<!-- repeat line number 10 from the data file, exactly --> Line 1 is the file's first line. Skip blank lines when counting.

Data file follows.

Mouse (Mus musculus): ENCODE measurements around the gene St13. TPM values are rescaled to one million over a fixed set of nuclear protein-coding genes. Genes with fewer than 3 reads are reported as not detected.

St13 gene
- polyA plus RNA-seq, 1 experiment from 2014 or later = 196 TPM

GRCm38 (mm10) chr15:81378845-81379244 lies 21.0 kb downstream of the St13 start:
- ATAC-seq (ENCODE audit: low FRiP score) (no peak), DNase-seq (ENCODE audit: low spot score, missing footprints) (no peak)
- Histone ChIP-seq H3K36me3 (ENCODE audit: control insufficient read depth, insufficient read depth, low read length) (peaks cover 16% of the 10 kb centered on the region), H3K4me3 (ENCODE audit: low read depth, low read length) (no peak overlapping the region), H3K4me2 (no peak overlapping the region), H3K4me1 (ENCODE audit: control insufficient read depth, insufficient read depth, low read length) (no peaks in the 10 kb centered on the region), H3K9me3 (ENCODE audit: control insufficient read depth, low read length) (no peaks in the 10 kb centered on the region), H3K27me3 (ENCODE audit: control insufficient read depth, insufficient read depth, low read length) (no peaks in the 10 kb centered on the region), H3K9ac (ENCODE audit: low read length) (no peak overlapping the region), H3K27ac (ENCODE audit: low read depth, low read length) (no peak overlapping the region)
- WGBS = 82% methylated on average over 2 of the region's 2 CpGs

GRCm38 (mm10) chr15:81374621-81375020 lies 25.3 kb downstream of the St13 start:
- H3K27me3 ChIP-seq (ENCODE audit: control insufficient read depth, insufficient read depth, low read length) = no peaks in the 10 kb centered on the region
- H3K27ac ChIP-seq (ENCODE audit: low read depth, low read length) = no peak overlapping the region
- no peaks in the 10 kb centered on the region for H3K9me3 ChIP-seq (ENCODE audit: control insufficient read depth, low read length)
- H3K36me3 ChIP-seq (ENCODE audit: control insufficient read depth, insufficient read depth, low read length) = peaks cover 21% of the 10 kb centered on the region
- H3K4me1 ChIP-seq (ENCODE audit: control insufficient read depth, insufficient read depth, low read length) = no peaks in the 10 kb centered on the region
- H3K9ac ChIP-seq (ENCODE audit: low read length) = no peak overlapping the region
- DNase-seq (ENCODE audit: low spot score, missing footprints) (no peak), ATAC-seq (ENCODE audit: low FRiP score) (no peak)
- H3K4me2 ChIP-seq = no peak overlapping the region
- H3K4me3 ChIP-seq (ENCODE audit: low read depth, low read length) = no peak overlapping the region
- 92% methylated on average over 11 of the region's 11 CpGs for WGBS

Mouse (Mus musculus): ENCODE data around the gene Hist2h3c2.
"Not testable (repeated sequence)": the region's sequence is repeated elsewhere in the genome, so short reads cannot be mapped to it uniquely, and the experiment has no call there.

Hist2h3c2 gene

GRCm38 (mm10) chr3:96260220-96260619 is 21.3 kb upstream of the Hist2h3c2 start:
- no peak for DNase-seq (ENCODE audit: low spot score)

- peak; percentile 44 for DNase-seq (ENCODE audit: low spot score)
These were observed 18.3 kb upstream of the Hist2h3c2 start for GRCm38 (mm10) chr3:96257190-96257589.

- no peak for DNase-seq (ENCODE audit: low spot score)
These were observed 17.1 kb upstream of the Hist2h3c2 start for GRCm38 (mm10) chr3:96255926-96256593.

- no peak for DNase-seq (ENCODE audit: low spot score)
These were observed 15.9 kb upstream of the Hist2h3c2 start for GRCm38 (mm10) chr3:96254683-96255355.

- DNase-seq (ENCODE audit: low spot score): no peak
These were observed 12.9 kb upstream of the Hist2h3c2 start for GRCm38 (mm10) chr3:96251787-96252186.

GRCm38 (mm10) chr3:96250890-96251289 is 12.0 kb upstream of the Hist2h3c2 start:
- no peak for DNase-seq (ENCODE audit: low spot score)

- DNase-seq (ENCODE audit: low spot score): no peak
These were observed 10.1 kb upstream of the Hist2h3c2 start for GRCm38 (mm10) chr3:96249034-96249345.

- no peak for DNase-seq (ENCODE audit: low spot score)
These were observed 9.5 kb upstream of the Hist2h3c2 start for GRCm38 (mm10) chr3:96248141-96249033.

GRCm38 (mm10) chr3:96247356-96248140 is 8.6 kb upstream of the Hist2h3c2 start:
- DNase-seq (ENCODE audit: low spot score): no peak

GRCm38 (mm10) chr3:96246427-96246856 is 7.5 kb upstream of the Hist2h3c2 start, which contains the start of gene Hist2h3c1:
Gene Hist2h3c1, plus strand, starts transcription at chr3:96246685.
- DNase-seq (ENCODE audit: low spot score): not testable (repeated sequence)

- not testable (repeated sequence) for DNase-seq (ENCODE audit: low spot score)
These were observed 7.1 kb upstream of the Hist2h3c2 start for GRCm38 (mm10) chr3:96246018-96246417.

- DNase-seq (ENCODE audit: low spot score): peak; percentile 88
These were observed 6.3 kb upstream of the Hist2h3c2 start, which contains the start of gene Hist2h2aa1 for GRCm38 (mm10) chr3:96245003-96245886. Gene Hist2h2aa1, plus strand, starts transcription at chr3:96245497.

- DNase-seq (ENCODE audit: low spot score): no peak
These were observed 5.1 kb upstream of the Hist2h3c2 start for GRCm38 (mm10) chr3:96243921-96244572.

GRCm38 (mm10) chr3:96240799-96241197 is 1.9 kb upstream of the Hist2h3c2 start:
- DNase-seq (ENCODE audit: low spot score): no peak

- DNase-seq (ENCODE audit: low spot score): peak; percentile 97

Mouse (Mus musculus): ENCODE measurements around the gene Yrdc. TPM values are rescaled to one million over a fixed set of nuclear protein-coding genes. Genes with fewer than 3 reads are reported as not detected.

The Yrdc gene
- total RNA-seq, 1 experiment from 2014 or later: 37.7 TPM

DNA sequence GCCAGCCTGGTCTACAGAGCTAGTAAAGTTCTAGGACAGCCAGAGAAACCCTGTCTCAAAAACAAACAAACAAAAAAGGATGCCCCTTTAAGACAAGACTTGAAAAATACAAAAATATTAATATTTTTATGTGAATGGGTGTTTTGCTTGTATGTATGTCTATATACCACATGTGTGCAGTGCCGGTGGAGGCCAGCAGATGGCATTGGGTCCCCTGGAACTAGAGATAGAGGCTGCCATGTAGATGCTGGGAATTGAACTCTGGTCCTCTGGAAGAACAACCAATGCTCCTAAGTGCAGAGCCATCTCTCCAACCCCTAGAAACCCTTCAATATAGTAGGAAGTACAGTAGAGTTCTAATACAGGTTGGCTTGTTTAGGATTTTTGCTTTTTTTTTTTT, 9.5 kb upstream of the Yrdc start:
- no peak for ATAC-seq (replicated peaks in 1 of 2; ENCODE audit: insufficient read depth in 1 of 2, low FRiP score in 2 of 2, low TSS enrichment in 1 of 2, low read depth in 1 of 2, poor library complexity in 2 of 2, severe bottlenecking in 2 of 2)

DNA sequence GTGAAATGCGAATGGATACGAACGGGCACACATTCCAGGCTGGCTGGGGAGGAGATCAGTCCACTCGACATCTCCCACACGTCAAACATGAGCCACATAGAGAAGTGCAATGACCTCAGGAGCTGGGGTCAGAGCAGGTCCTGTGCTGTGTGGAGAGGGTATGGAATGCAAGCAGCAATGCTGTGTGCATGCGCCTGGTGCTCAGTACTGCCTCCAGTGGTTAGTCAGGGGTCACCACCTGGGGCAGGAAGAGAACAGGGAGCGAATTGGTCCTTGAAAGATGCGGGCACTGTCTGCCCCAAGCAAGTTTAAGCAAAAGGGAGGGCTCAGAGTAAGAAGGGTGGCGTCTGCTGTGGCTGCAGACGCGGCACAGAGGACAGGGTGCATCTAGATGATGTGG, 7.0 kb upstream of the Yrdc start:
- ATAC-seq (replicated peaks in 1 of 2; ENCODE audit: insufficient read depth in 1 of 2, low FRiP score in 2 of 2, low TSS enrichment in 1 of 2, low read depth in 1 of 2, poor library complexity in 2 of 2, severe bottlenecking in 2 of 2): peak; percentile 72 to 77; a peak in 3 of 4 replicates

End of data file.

- H3K27ac ChIP-seq (ENCODE audit: low read depth, low read length) = no peak overlapping the region